from the Int’l Fund for Agricultural Development..
15 MAY 2013 – “If spiders’ webs can unite, they can tie up a lion.” This Ethiopian saying became a reality in the Vikizijula Chiefdom, a small community outside the town of Siphofaneni in Swaziland’s Lubombo region. From 5 March to 15 April, women of all ages came together in the chiefdom and built water harvesting tanks to provide potable water for their families.
Vikizijula is in the project development area of the Lower Usuthu Smallholder Irrigation Project (LUSIP-GEF), an IFAD-supported initiative. This project aims to reduce land degradation, preserve biodiversity and mitigate the impact of climate change through the application of sustainable land management practices – including water conservation, minimal tillage, conservation agriculture, rangeland management, forestation and increased capacity for biomass energy production.
“Our objective is to emphasize good environmental management and community empowerment, and in Vikizijula we have successfully done that,” said Lynn Kota, the project manager. “In this case the partners shared the labour costs equally, and once we witnessed their level of organization and commitment, we were there to help bring water to their doorsteps.”
One of the greatest challenges faced by communities in the project area is water scarcity. It is common for people to walk long distances to fetch drinking water, and in some instances they share water sources with livestock. This not only poses significant health risks but also means that women lose a lot of time walking to water sources instead of participating in gainful economic activities. Sometimes they find the rivers dry and have to dig in the sand to get to the water.
Although the project does not have experts in water harvesting at the local level, this know-how exists at Women in Development (WiD), a department within the Ministry of Tinkhundla Administration and Development. (n Swaziland, tinkhundla are small administrative subdivisions.) Two water specialists from WiD provided training and support to Vikizijula residents involved in the construction of the water harvesting tanks.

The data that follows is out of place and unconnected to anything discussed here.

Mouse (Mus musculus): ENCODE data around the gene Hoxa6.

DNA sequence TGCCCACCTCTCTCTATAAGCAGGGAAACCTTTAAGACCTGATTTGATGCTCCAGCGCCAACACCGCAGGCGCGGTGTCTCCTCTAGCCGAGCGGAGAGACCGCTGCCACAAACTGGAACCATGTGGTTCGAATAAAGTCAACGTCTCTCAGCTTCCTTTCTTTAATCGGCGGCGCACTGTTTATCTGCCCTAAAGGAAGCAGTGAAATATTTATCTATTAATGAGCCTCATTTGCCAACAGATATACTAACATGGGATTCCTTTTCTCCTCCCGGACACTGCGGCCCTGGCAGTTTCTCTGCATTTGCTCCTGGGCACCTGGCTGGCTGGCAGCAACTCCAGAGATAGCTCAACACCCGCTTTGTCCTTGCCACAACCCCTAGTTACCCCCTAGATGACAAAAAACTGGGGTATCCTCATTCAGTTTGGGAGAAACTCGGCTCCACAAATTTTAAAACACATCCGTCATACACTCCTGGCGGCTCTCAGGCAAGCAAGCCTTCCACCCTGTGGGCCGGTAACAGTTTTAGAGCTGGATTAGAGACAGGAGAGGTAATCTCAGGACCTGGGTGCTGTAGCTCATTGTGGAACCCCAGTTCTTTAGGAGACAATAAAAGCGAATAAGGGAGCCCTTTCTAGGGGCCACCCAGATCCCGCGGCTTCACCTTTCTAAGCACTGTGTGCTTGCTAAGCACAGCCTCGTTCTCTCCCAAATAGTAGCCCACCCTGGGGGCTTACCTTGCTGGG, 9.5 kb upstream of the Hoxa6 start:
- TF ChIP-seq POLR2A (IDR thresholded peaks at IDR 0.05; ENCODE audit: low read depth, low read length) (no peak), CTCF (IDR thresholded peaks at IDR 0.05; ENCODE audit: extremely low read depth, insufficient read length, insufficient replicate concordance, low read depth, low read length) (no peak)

The community has a population of 406 people in 58 households. Thirty households participated in the effort to improve water availability for themselves and their neighbours.
“The difficult situation we were living under is my motivation for constructing the tank. When the opportunity of owning these water tanks came, I just would not let it go,” said Duduzile Tsabedze, a 58-year-old woman with five children who had to travel about four hours to the nearest water source before her tank was constructed.
The project has also embarked on training women in the practical skills required to construct water harvesting tanks for their own households. This is a lifelong ability that some are now using to supplement their household income by building tanks for others.
Moreover, the tanks are fitted with overflow pipes that can divert water to backyard gardens. Many women in the project area anticipate growing extra vegetables that will improve the health and food security of their homesteads, as well as potentially generating income. “I want to start a vegetable garden so I can grow vegetables for sale,” said Gertrude Gadlela, a single parent of seven. “With the money I get I will buy a few basic commodities and raise more money to build another tank, because my aim is to have at least three of them.”
Through such activities, LUSIP-GEF facilitates responsible stewardship of the natural resource base. These efforts are intended to build resilience to climate change and improve food security, thereby benefitting the livelihoods of poor rural people.